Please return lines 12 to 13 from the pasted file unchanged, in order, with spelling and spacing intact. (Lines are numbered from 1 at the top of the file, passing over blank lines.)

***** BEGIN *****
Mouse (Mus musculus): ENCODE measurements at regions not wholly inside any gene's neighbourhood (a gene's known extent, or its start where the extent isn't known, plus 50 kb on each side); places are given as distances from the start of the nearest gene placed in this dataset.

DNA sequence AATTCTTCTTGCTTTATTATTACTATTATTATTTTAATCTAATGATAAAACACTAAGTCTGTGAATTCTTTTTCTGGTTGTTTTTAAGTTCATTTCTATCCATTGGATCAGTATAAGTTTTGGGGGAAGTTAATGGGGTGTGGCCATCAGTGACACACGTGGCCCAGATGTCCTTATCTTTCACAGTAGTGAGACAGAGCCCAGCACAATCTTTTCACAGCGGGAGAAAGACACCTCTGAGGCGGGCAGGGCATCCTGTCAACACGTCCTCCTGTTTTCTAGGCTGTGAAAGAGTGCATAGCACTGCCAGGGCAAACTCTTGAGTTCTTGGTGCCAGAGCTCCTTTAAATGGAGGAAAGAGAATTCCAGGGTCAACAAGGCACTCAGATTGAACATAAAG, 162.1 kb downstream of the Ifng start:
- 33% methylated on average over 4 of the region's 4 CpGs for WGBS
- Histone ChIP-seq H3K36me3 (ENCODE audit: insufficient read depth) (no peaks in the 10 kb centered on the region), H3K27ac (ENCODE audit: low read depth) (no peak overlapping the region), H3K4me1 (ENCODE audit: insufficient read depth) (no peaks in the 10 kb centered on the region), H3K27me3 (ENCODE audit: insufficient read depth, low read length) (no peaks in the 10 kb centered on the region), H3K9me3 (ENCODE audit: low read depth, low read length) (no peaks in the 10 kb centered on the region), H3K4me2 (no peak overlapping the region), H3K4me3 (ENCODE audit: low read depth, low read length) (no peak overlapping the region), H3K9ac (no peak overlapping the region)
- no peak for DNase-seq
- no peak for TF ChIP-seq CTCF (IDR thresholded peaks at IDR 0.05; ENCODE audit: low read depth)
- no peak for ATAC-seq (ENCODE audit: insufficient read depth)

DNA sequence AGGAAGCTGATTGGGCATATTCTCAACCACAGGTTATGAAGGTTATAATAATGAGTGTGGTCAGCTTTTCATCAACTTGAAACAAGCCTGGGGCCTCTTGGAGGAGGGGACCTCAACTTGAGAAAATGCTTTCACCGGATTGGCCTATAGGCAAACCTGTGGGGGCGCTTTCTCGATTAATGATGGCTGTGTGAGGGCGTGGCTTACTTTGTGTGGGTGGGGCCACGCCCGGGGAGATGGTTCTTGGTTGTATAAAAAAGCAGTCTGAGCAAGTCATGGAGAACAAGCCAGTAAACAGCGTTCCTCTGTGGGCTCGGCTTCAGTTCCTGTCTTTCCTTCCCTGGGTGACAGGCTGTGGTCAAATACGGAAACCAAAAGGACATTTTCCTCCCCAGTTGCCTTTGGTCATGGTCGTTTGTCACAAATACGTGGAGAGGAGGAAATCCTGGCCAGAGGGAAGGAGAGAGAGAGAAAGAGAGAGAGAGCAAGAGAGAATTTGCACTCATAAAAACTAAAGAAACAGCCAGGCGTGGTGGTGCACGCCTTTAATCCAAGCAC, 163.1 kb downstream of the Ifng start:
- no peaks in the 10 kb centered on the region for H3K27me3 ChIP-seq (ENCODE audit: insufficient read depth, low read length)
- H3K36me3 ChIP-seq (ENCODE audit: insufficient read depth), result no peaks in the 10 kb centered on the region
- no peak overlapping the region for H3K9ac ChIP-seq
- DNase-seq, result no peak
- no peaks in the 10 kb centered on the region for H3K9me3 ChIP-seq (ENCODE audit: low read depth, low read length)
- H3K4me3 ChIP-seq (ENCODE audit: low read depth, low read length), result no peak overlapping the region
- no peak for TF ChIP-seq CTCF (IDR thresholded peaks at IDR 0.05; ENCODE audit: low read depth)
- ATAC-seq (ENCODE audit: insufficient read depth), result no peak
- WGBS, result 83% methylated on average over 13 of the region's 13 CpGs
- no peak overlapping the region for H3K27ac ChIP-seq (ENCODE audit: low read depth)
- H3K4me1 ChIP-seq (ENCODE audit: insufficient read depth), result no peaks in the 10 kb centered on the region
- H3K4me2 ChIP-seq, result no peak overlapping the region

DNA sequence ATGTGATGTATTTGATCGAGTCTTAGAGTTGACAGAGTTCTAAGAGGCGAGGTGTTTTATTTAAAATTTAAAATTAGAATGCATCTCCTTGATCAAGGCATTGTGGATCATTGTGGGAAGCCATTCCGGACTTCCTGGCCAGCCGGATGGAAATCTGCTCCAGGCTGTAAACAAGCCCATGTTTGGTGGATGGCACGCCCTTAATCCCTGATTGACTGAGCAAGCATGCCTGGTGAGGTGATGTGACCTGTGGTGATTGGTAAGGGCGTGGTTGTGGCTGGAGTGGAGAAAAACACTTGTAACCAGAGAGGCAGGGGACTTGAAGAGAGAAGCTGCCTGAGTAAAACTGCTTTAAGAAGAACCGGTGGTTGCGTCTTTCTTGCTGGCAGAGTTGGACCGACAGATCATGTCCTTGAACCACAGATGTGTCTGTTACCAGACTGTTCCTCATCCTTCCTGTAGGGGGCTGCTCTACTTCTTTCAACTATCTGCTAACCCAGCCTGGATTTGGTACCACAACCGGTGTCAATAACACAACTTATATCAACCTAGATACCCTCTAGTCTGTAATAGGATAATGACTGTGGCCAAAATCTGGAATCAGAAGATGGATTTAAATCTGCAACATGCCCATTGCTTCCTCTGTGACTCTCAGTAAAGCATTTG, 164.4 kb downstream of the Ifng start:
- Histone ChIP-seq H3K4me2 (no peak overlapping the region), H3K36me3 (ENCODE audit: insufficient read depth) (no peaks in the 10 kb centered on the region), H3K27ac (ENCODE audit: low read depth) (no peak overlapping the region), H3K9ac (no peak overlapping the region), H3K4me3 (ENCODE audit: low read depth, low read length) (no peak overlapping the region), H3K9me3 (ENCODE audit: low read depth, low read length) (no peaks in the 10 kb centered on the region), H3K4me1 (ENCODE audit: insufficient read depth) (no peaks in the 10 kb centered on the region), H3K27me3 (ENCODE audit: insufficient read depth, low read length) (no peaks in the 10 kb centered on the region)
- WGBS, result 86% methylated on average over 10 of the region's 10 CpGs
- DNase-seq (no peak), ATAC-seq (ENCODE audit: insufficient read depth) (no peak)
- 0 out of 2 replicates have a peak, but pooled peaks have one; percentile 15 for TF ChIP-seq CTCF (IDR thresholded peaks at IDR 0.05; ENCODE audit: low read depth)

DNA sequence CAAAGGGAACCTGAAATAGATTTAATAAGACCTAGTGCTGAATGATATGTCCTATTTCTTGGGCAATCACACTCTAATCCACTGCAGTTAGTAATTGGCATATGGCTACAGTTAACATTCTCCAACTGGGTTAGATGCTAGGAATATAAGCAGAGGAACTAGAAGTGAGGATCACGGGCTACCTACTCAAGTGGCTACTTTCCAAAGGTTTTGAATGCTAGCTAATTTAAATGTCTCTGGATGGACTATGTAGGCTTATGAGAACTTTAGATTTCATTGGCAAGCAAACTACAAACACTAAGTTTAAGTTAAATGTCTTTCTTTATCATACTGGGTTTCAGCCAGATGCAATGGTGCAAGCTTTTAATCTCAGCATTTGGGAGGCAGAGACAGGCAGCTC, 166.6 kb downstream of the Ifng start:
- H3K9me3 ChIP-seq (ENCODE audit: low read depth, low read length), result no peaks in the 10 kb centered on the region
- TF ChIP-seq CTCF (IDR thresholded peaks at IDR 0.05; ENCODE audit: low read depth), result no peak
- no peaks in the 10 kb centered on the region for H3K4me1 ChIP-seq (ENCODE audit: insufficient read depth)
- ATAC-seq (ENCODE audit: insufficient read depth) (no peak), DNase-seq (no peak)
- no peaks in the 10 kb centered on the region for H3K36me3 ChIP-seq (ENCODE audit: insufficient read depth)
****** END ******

- DNase-seq, result no peak
- no peaks in the 10 kb centered on the region for H3K9me3 ChIP-seq (ENCODE audit: low read depth, low read length)